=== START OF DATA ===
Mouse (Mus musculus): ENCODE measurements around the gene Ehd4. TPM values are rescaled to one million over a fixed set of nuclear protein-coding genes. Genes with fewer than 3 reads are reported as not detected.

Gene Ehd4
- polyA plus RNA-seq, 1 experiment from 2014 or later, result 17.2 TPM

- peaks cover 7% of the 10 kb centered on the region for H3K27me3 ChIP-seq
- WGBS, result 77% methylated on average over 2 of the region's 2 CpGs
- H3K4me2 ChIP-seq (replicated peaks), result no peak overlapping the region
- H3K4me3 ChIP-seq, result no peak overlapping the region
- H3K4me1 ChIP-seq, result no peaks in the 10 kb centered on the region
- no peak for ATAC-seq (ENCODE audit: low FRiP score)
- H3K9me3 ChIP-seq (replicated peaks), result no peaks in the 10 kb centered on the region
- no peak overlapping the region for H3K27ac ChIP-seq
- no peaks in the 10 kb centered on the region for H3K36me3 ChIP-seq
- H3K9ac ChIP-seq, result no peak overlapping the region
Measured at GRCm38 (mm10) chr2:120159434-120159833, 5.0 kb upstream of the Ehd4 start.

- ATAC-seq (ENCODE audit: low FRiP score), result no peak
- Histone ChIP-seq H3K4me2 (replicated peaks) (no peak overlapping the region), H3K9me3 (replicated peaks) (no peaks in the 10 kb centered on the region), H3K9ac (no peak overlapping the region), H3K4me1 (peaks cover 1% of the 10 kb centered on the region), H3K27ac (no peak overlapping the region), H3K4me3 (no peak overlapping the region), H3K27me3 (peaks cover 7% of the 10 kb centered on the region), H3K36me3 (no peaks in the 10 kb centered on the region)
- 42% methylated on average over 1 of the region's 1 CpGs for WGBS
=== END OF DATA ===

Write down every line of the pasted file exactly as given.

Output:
Mouse (Mus musculus): ENCODE measurements around the gene Ehd4. TPM values are rescaled to one million over a fixed set of nuclear protein-coding genes. Genes with fewer than 3 reads are reported as not detected.

Gene Ehd4
- polyA plus RNA-seq, 1 experiment from 2014 or later, result 17.2 TPM

- peaks cover 7% of the 10 kb centered on the region for H3K27me3 ChIP-seq
- WGBS, result 77% methylated on average over 2 of the region's 2 CpGs
- H3K4me2 ChIP-seq (replicated peaks), result no peak overlapping the region
- H3K4me3 ChIP-seq, result no peak overlapping the region
- H3K4me1 ChIP-seq, result no peaks in the 10 kb centered on the region
- no peak for ATAC-seq (ENCODE audit: low FRiP score)
- H3K9me3 ChIP-seq (replicated peaks), result no peaks in the 10 kb centered on the region
- no peak overlapping the region for H3K27ac ChIP-seq
- no peaks in the 10 kb centered on the region for H3K36me3 ChIP-seq
- H3K9ac ChIP-seq, result no peak overlapping the region
Measured at GRCm38 (mm10) chr2:120159434-120159833, 5.0 kb upstream of the Ehd4 start.

- ATAC-seq (ENCODE audit: low FRiP score), result no peak
- Histone ChIP-seq H3K4me2 (replicated peaks) (no peak overlapping the region), H3K9me3 (replicated peaks) (no peaks in the 10 kb centered on the region), H3K9ac (no peak overlapping the region), H3K4me1 (peaks cover 1% of the 10 kb centered on the region), H3K27ac (no peak overlapping the region), H3K4me3 (no peak overlapping the region), H3K27me3 (peaks cover 7% of the 10 kb centered on the region), H3K36me3 (no peaks in the 10 kb centered on the region)
- 42% methylated on average over 1 of the region's 1 CpGs for WGBS